Responding to the news that President Duterte has ordered the police to resume their role in supporting his administration’s so-called “war on drugs,” James Gomez, Amnesty International’s Director of Southeast Asia and the Pacific, said:

    “In returning police to his anti-drug operations yet again, President Duterte has consigned the poorest and most marginalised people in the Philippines to another catastrophic wave of violence, misery and bloodshed.

    “Since the police were withdrawn from anti-drug operations in October, there has been a marked decline in the number of deaths resulting from these operations. We can only expect that to reverse, as the police have the opportunity to pick up where they left off and resume their indiscriminate killing with impunity.

    September 29, 2017

    A resolution passed by the UN Human Rights Council today, mandating a group of international experts to investigate abuses by all parties to the conflict in Yemen, is a momentous breakthrough that will pave the way for justice for countless victims of human rights abuses and grave violations of international law, including war crimes, said Amnesty International.

    The resolution was passed today by consensus, after intensive negotiations. It is the result of years of campaigning and lobbying by Yemeni human rights organizations as well as Amnesty International and other international organizations.

    “This resolution is a victory for Yemenis whose suffering at the hands of all parties to the conflict in Yemen has been overlooked by the international community. The resolution offers hope for those seeking justice and can serve as a stepping stone towards accountability,” said Anna Neistat, Amnesty International’s Senior Director for Research.

    September 28, 2017

    UPDATE 28 September 2017: Scroll down for an open letter to the UN from 87 civil society organizations urging immediate action on the crisis in Myanmar.

    The UN Security Council must do everything it can to end the crimes against humanity and ongoing ethnic cleansing against the Rohingya civilian population in Myanmar, including by imposing a comprehensive arms embargo on the country, Amnesty International said.

    The Council is holding a public session on the situation in Myanmar on Thursday, when Secretary-General Antonio Guterres will brief members on the current crisis in Rakhine state.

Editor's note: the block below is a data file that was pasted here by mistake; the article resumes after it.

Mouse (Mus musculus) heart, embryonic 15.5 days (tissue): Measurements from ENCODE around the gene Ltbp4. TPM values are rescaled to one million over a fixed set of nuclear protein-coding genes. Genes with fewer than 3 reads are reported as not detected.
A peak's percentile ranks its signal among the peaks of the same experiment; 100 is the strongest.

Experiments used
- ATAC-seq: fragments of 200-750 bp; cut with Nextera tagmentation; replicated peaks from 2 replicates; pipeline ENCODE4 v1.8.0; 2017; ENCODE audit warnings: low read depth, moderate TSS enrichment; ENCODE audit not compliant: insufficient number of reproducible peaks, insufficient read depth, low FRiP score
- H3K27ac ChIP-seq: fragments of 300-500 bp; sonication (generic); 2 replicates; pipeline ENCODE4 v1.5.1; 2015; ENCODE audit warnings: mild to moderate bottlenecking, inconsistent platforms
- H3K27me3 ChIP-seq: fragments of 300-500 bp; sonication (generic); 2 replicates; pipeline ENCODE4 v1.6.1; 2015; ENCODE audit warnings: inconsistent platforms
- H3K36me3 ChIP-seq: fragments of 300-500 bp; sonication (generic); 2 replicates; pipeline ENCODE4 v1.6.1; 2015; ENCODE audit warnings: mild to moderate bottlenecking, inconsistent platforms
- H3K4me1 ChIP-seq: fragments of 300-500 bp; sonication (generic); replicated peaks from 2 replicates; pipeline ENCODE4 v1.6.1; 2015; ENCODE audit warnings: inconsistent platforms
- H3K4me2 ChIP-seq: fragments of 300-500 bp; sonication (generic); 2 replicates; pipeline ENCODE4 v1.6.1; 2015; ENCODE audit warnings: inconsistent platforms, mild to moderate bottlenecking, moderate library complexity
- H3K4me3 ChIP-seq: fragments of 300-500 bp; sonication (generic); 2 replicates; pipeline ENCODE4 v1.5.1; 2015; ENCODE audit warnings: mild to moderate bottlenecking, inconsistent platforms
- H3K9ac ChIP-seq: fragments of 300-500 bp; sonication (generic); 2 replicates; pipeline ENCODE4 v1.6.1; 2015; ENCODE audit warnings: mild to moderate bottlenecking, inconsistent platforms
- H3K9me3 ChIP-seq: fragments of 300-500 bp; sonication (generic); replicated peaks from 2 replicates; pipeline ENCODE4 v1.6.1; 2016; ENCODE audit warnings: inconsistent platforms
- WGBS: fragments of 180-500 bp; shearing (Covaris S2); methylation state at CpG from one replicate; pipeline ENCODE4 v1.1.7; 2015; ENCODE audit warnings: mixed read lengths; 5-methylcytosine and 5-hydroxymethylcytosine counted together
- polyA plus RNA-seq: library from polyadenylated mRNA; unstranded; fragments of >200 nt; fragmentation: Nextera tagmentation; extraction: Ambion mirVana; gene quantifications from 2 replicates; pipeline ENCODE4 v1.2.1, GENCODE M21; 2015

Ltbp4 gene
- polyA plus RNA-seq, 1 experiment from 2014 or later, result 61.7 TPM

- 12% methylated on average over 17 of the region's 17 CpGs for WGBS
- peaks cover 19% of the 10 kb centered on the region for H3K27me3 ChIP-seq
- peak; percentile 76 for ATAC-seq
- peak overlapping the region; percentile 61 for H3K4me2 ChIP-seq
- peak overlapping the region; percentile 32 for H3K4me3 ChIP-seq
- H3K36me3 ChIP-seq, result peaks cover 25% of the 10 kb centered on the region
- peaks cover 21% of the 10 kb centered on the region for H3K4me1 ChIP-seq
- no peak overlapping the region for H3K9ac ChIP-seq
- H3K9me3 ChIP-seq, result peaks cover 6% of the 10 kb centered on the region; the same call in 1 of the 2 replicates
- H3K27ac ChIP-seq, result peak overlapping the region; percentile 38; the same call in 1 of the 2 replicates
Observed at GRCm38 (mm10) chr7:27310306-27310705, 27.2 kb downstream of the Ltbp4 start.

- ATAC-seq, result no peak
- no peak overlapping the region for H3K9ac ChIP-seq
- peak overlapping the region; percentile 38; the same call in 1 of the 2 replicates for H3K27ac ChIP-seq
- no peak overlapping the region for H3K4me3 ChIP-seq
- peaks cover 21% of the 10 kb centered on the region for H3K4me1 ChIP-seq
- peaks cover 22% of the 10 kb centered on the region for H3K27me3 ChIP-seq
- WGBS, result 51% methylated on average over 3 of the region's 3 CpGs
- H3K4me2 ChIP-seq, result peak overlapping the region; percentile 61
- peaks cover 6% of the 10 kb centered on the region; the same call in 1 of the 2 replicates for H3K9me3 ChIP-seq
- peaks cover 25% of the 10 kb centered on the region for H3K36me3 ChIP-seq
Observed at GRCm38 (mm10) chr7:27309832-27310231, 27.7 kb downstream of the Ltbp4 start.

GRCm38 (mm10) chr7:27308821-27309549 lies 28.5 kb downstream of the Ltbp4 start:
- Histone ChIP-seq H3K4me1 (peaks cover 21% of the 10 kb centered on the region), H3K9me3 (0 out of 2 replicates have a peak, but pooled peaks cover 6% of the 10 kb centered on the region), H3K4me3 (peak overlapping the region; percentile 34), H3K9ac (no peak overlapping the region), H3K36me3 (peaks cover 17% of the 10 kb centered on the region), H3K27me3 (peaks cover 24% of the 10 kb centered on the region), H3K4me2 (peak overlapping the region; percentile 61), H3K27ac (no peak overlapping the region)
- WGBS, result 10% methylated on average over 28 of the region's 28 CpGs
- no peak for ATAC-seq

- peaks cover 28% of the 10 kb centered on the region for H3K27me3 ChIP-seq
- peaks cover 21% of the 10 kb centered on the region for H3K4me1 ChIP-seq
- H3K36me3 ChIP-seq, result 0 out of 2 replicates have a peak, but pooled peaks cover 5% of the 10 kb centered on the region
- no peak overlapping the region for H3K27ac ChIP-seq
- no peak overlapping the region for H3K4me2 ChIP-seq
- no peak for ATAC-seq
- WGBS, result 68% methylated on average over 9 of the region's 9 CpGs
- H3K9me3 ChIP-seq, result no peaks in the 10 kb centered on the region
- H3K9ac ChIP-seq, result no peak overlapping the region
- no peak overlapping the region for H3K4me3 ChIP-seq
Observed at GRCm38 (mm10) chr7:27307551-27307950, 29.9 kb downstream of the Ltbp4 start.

“The Myanmar military is forcibly displacing and killing Rohingya, a campaign of crimes against humanity that amounts to ethnic cleansing. When they meet on Thursday, UN member states must ask themselves what side of history they want to be on and do everything they can do end this nightmare. Together, they do have the power to pressure Myanmar to end the violence,” said Tirana Hassan, Amnesty International’s Crisis Response Director.

    September 07, 2017

    A wave of brutal attacks in the Central African Republic, including the systematic rape and murder of civilians, highlights the urgent need for stronger UN action to protect civilians, Amnesty International said today.

    On-the-ground research by the organization in August 2017 also uncovered a horrifying surge in torture, pillage, and forced displacement by a Seleka off-shoot, the Union for Peace in Central Africa (UPC).

    “Communities living in Basse-Kotto have been left at the mercy of the UPC. Women have been raped, men murdered, villages destroyed, and the region’s UN peacekeeping force has proved ineffective in stemming these abuses,” said Joanne Mariner, Senior Crisis Response Adviser at Amnesty International.

    “Civilians are not accidental victims in this conflict; they are direct targets. If the UN’s mandate in the Central African Republic is to mean anything, civilians must be better protected.”

    September 07, 2017

    Responding to news that outspoken government critic Tanzanian parliamentarian Tundu Lissu has been shot and wounded by unidentified attackers in the capital Dodoma, Sarah Jackson, Amnesty International’s Deputy Regional Director for East Africa, the Horn and the Great Lakes, said:

    “This cowardly attack on one of Tanzania’s most fearless and prominent politicians raises concerns about the safety of all dissident voices in the country, at a time when space for dissent is quickly shrinking.

    “This heinous crime must not be swept under the carpet. The Tanzanian authorities must immediately launch an effective and impartial investigation into the shooting and ensure that those responsible are held to account.

    “The authorities must take steps to reassure Tanzanians and the world that this shooting was not politically motivated.”

    Background

    Tundu Lissu, who also heads up the lawyer’s association, the Tanganyika Law Society, is a fierce and outspoken critic of President John Pombe Magufuli.